When you discussed that your tests are completely normal, I would raise the issues of Thyroid and pituitary function, as well as the absence of circulating angrogens, amongst other causes. Some doctors talk about chronic effluviums or the presence of diffuse alopecia areata (you need to have a dermatologist evaluate this).

Minoxidil does work on some women, often better than men. Some men have a diffuse patterned hair loss like women (about 1-2% of men) but some of these men are helped by Propecia (about half) while that drug has not been determined to be safe for women and even when experimentally given to women by a handful of doctors, few if any benefits were observed.


After going through this web site and reading your blog comments, I have come to believe that you are closed minded and inflexible when it comes to using homeopathic, natural herbs and other natural remidies for treating hair loss. Are you just unwilling to show flexibility and open mindedness?

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Natural supplements and homeopathic medicine may be a great alternative means to treat a condition or an ailment. Unfortunately, these supplements are not well regulated by the FDA, so claims that are made can not be often substantiated, except by rumor mills and word of mouth communications that tend to praise the remedies more than criticize them. You can’t truly know what chemicals are included in the supplements that may have been used to process the product that you are buying. What the FDA calls Good Manufacturing Processes (GMP) may not be adhered to with food, naturopathic herbs, or potions and lotions sold over the counter in natural food stores. Furthermore, these products may not be covered in the regulatory process that confirms the dosages and the purity of such product, including the safety and efficacy of them. The research and studies that show efficacy are often funded by the manufacturers of the supplements which may bias the reported results. Finally the proper dosage for such products seem arbitrary. Just because the friendly neighborhood natural food outlet, their sales rep, or a salesman in a white lab coat can attest to its efficacy, does not mean that these are safe and/or effective.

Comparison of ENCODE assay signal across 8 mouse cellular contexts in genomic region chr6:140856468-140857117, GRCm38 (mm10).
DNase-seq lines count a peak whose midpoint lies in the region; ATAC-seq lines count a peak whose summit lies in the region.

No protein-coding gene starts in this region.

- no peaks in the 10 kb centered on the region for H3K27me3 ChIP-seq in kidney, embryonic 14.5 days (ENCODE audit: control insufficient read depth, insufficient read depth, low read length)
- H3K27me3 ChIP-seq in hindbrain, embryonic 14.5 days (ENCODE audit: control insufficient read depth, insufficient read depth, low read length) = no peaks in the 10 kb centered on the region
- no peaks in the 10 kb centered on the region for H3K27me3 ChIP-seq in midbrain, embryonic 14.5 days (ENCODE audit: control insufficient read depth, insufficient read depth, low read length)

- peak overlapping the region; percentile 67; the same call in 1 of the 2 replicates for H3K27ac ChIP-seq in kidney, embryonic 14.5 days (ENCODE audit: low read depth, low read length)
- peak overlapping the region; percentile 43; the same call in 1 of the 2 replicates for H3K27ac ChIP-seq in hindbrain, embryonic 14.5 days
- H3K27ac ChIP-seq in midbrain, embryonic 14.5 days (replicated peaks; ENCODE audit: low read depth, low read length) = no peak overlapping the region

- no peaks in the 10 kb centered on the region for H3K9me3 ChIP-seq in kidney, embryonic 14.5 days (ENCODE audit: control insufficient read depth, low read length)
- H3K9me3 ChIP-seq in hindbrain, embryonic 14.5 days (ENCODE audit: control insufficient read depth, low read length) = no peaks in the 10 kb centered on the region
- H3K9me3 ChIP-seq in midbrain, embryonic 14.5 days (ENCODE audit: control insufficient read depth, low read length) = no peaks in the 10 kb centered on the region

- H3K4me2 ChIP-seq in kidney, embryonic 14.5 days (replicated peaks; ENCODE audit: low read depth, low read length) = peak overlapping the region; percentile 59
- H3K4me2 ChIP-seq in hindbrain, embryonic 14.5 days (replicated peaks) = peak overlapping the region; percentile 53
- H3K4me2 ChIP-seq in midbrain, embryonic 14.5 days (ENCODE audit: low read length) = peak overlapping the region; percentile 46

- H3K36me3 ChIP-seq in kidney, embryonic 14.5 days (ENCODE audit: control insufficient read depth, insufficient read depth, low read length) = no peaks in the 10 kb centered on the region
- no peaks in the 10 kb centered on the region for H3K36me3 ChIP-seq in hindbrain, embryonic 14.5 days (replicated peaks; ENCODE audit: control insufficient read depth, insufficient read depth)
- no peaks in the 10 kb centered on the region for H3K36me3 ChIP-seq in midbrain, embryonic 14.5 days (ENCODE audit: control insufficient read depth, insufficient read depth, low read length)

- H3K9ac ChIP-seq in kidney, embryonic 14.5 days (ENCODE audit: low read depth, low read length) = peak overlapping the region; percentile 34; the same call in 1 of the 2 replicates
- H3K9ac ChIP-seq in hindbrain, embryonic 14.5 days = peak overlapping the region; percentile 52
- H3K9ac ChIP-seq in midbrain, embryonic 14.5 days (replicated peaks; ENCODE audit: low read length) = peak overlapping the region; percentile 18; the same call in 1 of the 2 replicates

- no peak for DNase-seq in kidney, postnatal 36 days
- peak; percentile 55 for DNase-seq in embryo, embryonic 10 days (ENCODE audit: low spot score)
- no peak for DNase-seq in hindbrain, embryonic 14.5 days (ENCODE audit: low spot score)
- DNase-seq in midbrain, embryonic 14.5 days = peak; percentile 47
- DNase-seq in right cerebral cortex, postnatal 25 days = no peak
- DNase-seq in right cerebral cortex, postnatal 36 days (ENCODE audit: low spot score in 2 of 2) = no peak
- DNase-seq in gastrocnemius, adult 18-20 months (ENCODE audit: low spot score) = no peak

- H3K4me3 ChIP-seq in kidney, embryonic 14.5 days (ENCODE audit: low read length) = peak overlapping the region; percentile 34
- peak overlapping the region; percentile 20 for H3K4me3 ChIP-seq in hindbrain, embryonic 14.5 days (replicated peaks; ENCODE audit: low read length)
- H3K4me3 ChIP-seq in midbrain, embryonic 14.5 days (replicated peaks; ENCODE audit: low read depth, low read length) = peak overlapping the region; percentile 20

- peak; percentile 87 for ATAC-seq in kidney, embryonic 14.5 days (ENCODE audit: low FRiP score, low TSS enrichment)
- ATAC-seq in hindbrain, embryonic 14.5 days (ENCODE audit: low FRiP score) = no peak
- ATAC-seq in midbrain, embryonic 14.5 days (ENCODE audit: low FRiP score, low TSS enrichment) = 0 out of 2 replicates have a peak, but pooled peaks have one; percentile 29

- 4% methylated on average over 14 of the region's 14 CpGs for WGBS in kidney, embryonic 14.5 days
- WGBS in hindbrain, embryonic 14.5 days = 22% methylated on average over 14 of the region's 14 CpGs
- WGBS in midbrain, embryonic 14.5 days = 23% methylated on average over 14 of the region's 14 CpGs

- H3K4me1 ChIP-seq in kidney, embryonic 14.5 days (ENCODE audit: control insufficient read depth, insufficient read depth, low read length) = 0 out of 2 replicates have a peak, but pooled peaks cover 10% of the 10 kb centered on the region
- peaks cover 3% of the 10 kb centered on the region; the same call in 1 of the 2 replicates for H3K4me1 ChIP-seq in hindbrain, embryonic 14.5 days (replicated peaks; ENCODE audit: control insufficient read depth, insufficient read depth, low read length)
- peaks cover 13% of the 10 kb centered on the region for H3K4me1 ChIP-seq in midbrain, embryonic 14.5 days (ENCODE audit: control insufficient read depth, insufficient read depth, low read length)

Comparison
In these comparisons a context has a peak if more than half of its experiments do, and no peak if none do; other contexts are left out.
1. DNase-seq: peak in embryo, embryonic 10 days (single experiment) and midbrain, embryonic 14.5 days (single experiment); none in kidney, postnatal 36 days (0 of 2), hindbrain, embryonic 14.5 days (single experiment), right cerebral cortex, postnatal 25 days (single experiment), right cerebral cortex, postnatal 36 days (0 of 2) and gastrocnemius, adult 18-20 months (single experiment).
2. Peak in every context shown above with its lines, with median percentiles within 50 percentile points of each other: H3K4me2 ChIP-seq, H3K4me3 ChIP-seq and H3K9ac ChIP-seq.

For example, Vitamin A is one of the few vitamins that when taken in high doses, can cause hair loss. I have read that this vitamin is recommended for hair loss, so many people think that if a little is good, more may be better. In the case of Vitamin A, excess doses (overdoses) can cause death, so who cares about hair loss when you overdosed on this vitamin? Vitamin C, when taken in low doses is an antioxidant that theoretically prevents heart disease, but when taken in high doses (according to a UCLA published study) it accelerates coronary atherosclerosis (heart disease). Saw Palmetto, which is believed to be a DHT blocker for the treatment of hair loss, may compete with Propecia for the enzyme block that stops DHT production, making it less effective. What is not commonly known, however, is that Saw Palmetto was used by the military in WWII as a sex drive reducer for our troops. It was added to our soldier’s food supply. In studies performed by an independent agency, the dose of Saw Palmetto varied widely by the manufacturers. As such, some people get poor response from the drug as a DHT blocker (it is a weak blocker) while others get sexual side effects, reducing a man’s sex drive as the dose is possibly too high.